Tag Archives: lifetime warranty

Customer Experience – The Forever Gift

Customer Experience - The Forever Gift

GUEST POST from Shep Hyken

Nothing lasts forever … or does it?

If something could last forever, what would the business model look like? Products could include a lifetime guarantee with a marketing message that says, “Buy it today and never have to buy it again.”

Think about it. If the marketing message is true, you’ll never have to spend another dime on that product. This is a tempting proposition for the customer, but it doesn’t sound as appealing for the company that offers this lifetime guarantee. If the company keeps its promise, it will never have you back as a repeat customer. It’s a one-time sale. Or is it?

Everything I talk and write about is based on a customer experience that gets people to say, “I’ll be back.” But maybe the goal doesn’t always have to be getting the customer to come back. Maybe it’s about a product the customer buys only once. And that product does what it’s supposed to do, but the experience during the buying process was so good that while the customer doesn’t come back, they tell everyone else about it. That means one customer could equal many more customers.

Google the search term “products that last a lifetime,” and you will find plenty of them—everything from All-Clad cookware to Zippo lighters and everything in between.

These companies create products that do last a lifetime. Because the quality is so good, either the customer tells others (great word-of-mouth marketing), comes back to buy the product as a gift for someone else (so maybe there is an opportunity for repeat business) or returns to buy other products the company offers. The point is that the guarantee builds trust. The experience creates confidence. That combination makes customers want to come back.

I bought a set of Cutco steak knives. They have a lifetime guarantee. The salesperson said I would never buy another set of knives again. The salesperson was almost right. I didn’t buy another set of knives for myself, but I did buy some as a gift. Point made!

But it goes further. Cutco sells more than steak knives. It sells bread knives, paring knives, carving knives and more. I may never buy another set of steak knives, but I need other knives—and I’ve bought them, all with similar lifetime guarantees.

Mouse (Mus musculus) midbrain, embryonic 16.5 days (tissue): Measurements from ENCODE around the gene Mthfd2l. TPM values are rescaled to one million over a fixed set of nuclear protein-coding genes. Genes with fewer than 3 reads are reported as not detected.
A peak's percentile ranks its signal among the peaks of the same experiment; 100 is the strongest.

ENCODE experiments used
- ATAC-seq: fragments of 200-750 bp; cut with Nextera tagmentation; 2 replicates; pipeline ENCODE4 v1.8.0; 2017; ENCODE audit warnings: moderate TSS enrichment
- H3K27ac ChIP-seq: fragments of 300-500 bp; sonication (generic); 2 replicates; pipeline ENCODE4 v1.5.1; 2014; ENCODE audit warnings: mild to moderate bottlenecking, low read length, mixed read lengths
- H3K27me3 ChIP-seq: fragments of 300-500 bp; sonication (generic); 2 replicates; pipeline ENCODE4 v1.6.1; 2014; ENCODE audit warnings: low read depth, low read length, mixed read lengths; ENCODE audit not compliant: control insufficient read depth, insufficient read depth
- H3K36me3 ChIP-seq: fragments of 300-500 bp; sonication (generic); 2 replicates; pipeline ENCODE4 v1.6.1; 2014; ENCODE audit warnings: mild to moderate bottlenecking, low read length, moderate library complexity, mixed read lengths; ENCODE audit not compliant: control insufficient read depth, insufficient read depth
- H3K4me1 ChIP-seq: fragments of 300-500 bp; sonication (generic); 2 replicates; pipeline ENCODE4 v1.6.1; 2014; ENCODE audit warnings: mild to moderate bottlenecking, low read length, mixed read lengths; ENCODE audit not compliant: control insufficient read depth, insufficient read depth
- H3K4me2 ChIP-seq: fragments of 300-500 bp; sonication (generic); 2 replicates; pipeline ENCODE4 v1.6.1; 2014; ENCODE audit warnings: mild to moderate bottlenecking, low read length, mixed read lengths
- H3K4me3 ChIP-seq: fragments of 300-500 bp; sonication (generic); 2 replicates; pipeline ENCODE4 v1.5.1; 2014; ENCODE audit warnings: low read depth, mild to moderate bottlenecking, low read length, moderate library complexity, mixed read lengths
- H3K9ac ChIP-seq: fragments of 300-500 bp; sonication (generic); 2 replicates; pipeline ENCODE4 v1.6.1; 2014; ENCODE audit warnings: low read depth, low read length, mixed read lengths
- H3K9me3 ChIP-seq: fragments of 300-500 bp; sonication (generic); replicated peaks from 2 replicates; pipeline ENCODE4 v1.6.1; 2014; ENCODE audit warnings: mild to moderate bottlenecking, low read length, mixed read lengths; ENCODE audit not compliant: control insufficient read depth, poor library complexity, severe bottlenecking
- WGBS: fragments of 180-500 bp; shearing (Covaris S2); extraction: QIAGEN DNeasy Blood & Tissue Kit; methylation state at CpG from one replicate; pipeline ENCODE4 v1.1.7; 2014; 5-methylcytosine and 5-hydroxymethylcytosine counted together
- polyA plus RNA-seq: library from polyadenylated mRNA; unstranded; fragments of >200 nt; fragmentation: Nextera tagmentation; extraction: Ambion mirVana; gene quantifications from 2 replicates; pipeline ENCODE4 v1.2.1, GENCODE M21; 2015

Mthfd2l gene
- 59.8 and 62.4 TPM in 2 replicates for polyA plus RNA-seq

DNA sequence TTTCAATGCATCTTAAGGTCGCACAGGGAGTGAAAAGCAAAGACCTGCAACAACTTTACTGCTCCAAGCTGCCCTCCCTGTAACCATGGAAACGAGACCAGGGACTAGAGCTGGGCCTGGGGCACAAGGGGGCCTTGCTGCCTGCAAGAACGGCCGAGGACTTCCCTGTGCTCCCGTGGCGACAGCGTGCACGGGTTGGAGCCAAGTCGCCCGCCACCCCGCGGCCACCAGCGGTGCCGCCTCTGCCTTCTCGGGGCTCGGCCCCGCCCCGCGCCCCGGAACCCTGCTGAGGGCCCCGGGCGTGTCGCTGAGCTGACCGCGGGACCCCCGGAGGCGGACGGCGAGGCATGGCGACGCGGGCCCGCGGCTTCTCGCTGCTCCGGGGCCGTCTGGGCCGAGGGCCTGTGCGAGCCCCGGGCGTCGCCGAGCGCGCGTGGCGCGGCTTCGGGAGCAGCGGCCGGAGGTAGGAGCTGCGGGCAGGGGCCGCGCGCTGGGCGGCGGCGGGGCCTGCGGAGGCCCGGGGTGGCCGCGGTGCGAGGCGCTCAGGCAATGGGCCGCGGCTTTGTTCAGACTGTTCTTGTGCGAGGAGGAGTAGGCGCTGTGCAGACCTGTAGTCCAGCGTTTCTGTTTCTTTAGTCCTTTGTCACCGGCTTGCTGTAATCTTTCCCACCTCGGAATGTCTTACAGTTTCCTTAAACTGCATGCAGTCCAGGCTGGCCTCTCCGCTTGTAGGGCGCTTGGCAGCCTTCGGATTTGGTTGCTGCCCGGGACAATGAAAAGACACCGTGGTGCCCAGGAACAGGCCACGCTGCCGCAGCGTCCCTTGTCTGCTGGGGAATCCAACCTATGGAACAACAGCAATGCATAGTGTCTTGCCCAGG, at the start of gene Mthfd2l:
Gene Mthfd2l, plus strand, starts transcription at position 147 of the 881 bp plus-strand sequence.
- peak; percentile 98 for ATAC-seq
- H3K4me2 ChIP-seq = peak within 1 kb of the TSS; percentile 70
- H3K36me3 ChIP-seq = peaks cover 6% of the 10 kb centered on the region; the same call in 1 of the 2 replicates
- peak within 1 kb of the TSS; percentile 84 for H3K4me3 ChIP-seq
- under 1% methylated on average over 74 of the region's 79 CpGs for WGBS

Speaking of Cutco, my friend, John Ruhlin, is the No. 1 Cutco knife salesperson in the world. He’s also the foremost expert on gifting and the bestselling author of Giftology. He recently wrote about the Centennial Light Bulb, which inspired me to write this article. For those not familiar, it’s the longest-running lightbulb in history. So far, it’s been on for more than 1 million hours—that’s more than 121 years! Ruhlin says, “This lightbulb is proof that manufacturers could make long-lasting products. But they don’t. Because where’s the money in an iPhone that lasts forever?”

Actually, there’s a lot of money in an iPhone that lasts forever. Let’s say that Apple did create an iPhone that would last forever. You’d still purchase accessories such as screen protectors, earbuds and more. That’s nice, but there’s a bigger picture. Apple is not going to stop with that version of the iPhone. It will make updated versions. While some people will take pride in carrying around an antique phone, others (as in most) will want the latest and greatest, despite the lifetime guarantee.

While Ruhlin’s angle is about creating a gifting experience that builds a relationship forever, I’m approaching this subject with the idea that with the right experience, you get customers to either come back or talk about you forever! As a business, even if you aren’t gifting your customers a tangible item, you are gifting them an experience. Okay, gifting may not be the right word. How about giving? The customer wants and expects that experience, and when you give it to them, they come back. Even if your product is one that lasts forever, sell it with an experience that gets customers to talk about you, and, even better, gets them to say, “I want more of that.”

This article originally appeared on Forbes

Image Credit: Shep Hyken

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